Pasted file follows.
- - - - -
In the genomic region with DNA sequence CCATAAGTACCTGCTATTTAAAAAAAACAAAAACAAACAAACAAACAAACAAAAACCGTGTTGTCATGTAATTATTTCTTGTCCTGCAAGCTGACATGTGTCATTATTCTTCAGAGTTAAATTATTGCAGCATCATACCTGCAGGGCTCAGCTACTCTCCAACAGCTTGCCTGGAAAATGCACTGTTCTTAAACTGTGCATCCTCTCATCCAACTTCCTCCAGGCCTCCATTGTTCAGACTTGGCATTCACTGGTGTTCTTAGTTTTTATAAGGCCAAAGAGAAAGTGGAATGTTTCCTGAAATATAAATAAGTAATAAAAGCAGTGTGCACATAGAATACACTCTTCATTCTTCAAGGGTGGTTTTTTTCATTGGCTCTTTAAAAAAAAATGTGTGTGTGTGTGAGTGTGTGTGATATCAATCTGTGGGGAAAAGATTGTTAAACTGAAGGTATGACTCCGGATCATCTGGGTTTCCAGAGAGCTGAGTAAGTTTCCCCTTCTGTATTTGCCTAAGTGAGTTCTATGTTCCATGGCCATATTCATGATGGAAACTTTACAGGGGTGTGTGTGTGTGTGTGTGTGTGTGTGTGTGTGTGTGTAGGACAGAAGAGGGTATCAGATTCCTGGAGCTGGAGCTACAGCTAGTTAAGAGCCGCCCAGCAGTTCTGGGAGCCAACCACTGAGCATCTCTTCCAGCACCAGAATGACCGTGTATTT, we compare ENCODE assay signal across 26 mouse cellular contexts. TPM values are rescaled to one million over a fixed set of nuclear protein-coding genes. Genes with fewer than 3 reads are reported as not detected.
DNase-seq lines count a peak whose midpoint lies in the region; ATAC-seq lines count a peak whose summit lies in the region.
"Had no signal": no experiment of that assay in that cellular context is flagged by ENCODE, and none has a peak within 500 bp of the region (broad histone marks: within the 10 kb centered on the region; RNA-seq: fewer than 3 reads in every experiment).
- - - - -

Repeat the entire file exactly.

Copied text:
In the genomic region with DNA sequence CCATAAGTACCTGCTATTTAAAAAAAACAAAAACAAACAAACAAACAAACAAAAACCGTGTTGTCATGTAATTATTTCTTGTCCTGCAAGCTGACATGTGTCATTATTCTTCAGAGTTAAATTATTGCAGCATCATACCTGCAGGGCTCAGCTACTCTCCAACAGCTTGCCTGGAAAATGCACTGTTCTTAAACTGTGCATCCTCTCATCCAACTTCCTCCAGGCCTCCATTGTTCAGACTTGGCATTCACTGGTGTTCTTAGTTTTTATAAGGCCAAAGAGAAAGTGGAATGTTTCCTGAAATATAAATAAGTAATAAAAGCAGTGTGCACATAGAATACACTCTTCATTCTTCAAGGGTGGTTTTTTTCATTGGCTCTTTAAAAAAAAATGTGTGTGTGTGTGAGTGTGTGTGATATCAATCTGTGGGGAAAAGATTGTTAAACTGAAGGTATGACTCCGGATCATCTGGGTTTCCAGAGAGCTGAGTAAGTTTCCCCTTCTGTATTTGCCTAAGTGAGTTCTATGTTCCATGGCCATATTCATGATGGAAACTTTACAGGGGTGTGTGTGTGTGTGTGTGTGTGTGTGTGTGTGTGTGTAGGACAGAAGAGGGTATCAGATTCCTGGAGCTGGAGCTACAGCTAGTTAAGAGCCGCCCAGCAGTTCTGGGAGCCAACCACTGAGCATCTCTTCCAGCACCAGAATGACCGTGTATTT, we compare ENCODE assay signal across 26 mouse cellular contexts. TPM values are rescaled to one million over a fixed set of nuclear protein-coding genes. Genes with fewer than 3 reads are reported as not detected.
DNase-seq lines count a peak whose midpoint lies in the region; ATAC-seq lines count a peak whose summit lies in the region.
"Had no signal": no experiment of that assay in that cellular context is flagged by ENCODE, and none has a peak within 500 bp of the region (broad histone marks: within the 10 kb centered on the region; RNA-seq: fewer than 3 reads in every experiment).